We carried out a randomized, blinded, placebo-controlled clinical trial in which participants received either zinc sulfate or placebo. Study participants were from low-income families and lived in São Sebastião (DF), a town with around 70,000 inhabitants, and all of them were enrolled in the National Child Nutritional Program. The aim of this program is to provide children aged 12 to 59 months at nutritional risk with 2 kg of cow's milk powder fortified with 10 mg of iron per 100 g of milk every month, given out at local health centers. In order to calculate the sample size, we estimated the prevalence of anemia to be 50% at the beginning of the study, before zinc supplementation, with a 13.5% decrease after supplementation. Given a 5% significance level and an 80% power, the sample consisted of 60 individuals, who were randomly placed in two groups. The following exclusion criteria were used: diseased children, anemic children with hemoglobin levels lower than 9.0 g/dl, children on medication or receiving supplementation, and those with parasitic disease. Mothers or surrogates were asked whether they allowed their children to participate in the study, and could decline participation or withdraw their children at any time. Before supplementation, all children were clinically examined by a pediatrician. Eligible children were randomly chosen by a health agent from the research team, who was not directly involved in the sampling. The children were placed in either of two groups according to the supplementation they received. Of every two mothers or surrogates who allowed their children to participate in the study, one child was assigned to the supplementation group and another one was placed in the control group until the total sample size was reached. The study was conducted between May and August 2002 in São Sebastião (DF).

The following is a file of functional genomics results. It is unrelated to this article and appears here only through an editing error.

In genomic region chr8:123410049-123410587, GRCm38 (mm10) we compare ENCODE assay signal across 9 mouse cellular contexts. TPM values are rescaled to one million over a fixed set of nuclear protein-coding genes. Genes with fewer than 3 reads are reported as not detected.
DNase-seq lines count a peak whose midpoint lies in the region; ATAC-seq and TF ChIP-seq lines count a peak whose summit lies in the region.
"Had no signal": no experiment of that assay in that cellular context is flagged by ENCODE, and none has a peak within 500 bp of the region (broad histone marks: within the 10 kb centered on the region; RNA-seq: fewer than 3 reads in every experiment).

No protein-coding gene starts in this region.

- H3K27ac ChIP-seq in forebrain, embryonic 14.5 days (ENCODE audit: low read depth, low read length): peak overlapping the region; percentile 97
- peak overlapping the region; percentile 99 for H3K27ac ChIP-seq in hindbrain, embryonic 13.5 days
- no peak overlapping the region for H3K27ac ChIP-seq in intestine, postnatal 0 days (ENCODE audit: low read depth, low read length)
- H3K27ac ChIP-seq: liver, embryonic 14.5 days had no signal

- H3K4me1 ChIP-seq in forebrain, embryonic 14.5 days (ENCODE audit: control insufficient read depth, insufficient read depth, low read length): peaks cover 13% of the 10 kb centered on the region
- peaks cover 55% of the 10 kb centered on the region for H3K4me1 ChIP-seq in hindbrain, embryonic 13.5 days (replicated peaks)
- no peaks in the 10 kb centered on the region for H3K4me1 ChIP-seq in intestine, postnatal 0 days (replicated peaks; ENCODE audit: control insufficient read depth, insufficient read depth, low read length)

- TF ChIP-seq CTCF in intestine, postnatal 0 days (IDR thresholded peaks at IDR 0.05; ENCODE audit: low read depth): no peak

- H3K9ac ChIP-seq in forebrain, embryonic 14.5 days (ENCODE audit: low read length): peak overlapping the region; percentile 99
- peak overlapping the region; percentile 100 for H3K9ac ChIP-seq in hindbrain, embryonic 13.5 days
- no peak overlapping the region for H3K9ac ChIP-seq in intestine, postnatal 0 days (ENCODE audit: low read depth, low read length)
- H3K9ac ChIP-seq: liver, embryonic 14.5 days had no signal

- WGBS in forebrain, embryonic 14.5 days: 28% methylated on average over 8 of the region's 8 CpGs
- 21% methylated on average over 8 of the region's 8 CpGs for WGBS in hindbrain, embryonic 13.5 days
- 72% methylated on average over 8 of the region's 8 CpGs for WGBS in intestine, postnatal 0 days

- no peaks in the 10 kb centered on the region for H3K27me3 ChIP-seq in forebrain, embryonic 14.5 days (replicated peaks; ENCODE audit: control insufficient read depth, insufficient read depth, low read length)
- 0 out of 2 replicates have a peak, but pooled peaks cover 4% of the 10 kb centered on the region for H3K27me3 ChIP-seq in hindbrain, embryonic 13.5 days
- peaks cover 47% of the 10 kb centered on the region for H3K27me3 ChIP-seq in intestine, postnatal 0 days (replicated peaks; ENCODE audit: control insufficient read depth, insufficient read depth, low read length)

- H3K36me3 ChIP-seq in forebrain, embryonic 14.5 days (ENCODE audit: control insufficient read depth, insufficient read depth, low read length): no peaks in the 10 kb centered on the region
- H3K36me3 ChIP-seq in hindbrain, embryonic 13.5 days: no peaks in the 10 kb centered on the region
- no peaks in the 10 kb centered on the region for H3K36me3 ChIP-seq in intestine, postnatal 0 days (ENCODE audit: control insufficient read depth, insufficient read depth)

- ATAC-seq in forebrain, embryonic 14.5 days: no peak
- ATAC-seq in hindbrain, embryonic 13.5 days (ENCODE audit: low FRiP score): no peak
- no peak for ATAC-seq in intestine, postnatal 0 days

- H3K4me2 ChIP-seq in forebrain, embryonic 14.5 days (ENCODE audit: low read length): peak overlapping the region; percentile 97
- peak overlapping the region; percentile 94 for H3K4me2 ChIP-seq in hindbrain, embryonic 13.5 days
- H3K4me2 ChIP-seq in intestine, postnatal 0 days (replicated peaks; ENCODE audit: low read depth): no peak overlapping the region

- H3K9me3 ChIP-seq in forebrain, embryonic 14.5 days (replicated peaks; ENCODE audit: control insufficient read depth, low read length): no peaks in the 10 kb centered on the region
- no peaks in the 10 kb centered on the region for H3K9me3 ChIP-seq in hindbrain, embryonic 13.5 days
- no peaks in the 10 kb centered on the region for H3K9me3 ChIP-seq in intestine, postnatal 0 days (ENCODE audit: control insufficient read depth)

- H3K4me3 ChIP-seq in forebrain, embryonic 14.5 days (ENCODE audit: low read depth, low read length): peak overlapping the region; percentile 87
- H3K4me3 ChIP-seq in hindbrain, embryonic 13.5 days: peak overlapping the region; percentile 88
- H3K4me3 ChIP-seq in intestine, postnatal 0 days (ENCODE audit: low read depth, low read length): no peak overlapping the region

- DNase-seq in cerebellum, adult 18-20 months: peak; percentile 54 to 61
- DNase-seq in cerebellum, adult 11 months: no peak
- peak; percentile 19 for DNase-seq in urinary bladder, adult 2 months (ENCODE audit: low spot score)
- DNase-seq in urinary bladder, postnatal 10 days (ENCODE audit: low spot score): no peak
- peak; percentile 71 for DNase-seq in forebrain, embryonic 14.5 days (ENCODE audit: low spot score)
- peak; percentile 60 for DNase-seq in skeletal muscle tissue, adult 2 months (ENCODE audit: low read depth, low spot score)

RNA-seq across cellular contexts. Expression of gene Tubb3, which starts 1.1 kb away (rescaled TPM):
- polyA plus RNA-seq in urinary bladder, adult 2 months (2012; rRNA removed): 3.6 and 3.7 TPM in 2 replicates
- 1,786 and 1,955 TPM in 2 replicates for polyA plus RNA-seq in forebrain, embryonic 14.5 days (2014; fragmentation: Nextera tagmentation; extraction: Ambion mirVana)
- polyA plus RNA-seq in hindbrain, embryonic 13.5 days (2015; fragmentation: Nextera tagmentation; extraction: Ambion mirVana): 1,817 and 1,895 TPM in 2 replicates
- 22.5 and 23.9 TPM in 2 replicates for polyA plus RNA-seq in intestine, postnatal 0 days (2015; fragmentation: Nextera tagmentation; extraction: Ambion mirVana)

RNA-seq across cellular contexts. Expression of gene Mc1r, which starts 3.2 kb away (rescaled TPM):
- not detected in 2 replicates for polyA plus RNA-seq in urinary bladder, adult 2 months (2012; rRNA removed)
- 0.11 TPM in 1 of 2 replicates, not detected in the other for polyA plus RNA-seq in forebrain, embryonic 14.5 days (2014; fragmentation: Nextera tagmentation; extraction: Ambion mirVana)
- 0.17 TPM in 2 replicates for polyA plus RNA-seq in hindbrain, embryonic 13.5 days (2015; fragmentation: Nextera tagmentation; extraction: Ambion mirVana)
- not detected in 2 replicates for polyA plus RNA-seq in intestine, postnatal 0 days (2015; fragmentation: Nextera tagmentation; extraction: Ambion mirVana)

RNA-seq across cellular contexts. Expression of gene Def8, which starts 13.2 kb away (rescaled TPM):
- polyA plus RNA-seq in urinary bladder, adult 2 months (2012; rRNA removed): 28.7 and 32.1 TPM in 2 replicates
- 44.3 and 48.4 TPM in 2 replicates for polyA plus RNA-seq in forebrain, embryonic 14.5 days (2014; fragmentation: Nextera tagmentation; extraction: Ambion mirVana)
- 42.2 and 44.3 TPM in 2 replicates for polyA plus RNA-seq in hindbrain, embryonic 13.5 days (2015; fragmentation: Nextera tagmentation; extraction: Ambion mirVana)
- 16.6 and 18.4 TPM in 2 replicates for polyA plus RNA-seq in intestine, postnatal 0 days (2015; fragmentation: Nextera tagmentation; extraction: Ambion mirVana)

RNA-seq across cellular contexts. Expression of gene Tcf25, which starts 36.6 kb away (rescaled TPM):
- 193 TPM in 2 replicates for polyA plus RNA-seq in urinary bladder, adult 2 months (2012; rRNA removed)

This group received 10 mg of zinc/5 ml of solution, given once a day for four months. The flask containing zinc sulfate was labeled S.